Via CBS news Mark Thoma addresses some coming issues in Congressional Budget Office and the Joint Tax Committee in Do tax cuts pay for themselves?
Now that Republicans have taken control of the House and Senate, they are pushing to change how the Congressional Budget Office (CBO) and the Joint Tax Committee (JTC) evaluate tax legislation.
The effort is being made on two fronts. The first is an attempt by many Republicans to replace the director of the CBO, Doug Elmendorf, with someone more sympathetic to a new approach to evaluating the budgetary impact of proposed legislation. The second is a push from Rep. Paul Ryan, R-Wisconsin, who will take over as chair of the to the Ways and Mean Committee in January, to implement a new rule that would require the CBO and JCT to implement the alternative approach.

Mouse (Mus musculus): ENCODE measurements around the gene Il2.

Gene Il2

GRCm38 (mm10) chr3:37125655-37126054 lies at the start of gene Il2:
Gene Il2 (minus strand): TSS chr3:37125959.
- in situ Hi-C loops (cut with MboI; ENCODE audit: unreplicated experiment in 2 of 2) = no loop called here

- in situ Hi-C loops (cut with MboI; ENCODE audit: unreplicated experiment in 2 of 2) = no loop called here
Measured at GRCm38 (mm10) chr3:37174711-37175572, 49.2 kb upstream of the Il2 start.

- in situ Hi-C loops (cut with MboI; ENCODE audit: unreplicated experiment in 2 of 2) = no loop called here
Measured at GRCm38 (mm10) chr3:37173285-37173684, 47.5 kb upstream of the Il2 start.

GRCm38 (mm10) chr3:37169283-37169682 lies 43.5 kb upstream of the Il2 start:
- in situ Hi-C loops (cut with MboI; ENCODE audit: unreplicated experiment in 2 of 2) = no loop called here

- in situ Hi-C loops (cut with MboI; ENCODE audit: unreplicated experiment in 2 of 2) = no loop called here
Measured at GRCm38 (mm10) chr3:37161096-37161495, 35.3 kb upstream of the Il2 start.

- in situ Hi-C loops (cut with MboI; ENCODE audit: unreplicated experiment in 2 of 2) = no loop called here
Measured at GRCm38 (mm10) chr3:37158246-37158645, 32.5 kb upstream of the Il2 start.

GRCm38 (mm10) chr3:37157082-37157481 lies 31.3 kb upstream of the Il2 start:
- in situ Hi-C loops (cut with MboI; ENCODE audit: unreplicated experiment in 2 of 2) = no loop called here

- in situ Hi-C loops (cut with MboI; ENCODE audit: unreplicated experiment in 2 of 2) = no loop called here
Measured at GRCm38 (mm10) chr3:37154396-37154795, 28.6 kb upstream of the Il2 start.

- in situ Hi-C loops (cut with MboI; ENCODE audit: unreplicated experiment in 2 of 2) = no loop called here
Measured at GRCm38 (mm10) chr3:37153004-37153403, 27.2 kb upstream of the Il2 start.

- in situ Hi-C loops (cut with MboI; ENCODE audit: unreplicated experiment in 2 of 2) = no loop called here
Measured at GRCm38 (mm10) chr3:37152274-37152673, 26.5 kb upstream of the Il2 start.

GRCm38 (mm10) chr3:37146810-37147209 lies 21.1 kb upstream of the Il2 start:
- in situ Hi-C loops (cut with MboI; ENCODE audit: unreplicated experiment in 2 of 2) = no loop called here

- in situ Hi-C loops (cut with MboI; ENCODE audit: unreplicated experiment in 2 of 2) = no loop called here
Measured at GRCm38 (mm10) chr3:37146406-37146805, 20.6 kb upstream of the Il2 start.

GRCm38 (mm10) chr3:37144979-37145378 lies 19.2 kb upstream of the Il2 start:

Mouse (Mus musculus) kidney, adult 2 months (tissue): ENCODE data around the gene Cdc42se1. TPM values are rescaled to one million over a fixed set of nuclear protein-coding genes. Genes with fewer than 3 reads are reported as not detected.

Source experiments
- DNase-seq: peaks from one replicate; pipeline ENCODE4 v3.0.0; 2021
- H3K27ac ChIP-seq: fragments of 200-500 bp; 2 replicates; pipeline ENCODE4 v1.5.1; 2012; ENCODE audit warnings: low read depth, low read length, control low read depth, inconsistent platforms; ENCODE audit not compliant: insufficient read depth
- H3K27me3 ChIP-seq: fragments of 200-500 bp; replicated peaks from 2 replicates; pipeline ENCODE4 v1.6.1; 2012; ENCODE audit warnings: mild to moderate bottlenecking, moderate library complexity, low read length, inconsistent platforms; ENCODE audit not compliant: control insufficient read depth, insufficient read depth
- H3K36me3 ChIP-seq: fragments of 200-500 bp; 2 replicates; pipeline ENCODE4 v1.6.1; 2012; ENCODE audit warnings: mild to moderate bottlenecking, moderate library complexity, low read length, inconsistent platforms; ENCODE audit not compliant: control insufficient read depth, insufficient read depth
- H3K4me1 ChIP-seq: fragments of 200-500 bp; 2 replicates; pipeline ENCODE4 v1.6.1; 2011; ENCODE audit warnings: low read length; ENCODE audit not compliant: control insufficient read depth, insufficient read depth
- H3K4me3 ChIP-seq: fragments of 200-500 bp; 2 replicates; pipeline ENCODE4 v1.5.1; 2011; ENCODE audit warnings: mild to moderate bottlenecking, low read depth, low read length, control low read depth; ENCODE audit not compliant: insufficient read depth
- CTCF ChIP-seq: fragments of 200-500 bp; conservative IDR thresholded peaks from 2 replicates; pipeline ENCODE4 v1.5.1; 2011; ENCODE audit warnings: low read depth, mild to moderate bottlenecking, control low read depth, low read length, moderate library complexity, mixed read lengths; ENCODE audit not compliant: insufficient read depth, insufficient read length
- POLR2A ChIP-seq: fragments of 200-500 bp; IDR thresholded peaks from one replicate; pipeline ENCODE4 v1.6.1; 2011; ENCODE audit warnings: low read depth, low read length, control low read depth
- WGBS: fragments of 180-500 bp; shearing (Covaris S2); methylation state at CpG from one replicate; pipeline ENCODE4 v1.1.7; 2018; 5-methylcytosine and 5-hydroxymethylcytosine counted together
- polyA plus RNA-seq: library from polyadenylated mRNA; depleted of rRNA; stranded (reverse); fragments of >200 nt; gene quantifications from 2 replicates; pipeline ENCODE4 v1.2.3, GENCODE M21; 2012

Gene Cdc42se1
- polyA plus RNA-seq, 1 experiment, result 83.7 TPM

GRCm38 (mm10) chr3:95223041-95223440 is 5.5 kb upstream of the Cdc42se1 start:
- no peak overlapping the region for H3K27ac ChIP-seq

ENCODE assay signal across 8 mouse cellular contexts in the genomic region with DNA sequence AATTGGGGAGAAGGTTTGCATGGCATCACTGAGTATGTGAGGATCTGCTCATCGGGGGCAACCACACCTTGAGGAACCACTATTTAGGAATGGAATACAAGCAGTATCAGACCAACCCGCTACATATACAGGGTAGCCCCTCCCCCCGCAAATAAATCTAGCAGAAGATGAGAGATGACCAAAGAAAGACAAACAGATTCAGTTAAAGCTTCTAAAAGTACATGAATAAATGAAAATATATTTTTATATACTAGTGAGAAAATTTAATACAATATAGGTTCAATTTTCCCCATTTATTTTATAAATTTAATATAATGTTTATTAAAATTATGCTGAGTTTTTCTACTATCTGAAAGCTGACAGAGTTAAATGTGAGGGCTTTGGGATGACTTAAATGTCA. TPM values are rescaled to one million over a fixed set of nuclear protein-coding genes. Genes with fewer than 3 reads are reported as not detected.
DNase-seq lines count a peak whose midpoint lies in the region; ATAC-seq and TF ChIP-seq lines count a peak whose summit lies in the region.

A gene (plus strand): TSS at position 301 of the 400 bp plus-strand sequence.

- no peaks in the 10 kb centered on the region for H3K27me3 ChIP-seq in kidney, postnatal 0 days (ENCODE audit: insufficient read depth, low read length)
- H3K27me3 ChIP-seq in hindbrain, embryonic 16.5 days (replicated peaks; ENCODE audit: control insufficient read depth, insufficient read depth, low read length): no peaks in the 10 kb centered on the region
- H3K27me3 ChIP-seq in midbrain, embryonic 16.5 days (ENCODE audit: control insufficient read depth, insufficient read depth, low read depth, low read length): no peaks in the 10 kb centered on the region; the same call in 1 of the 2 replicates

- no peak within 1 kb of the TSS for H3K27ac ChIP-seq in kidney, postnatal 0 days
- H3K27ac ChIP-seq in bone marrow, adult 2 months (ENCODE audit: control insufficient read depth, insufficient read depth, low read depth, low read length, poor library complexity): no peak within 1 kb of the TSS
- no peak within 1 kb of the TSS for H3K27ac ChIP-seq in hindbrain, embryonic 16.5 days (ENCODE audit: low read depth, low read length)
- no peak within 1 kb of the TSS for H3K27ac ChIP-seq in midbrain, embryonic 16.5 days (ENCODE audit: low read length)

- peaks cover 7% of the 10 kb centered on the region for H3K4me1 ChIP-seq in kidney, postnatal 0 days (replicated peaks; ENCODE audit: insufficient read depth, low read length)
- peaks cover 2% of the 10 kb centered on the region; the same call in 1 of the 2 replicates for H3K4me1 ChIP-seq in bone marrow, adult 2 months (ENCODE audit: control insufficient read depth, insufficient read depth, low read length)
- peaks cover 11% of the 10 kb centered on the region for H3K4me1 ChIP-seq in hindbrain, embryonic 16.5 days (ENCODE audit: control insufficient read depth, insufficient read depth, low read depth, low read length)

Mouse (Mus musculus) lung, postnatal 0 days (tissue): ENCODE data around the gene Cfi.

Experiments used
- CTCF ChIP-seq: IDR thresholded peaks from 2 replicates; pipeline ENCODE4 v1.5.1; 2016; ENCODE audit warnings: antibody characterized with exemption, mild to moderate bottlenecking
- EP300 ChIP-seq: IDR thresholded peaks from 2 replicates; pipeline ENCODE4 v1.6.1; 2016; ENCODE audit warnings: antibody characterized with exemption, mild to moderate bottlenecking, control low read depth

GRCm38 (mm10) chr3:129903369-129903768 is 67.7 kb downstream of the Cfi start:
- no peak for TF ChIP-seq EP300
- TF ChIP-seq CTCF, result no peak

At issue is what is known as “dynamic scoring.”…
If dynamic scoring is likely to benefit Democrats as much as Republicans, then why are Democrats so opposed to this change?
Some Democrats worry that CBO director Elmendorf will be replaced by someone willing to cherry pick the evidence on tax cuts to benefit Republican proposals and minimize benefits of the change to Democratic legislation. That would politicize an institution that has done its best to evaluate the budgetary impact of legislative proposals based upon solid evidence rather than politics and ideology and do great harm to an important part of the legislative process.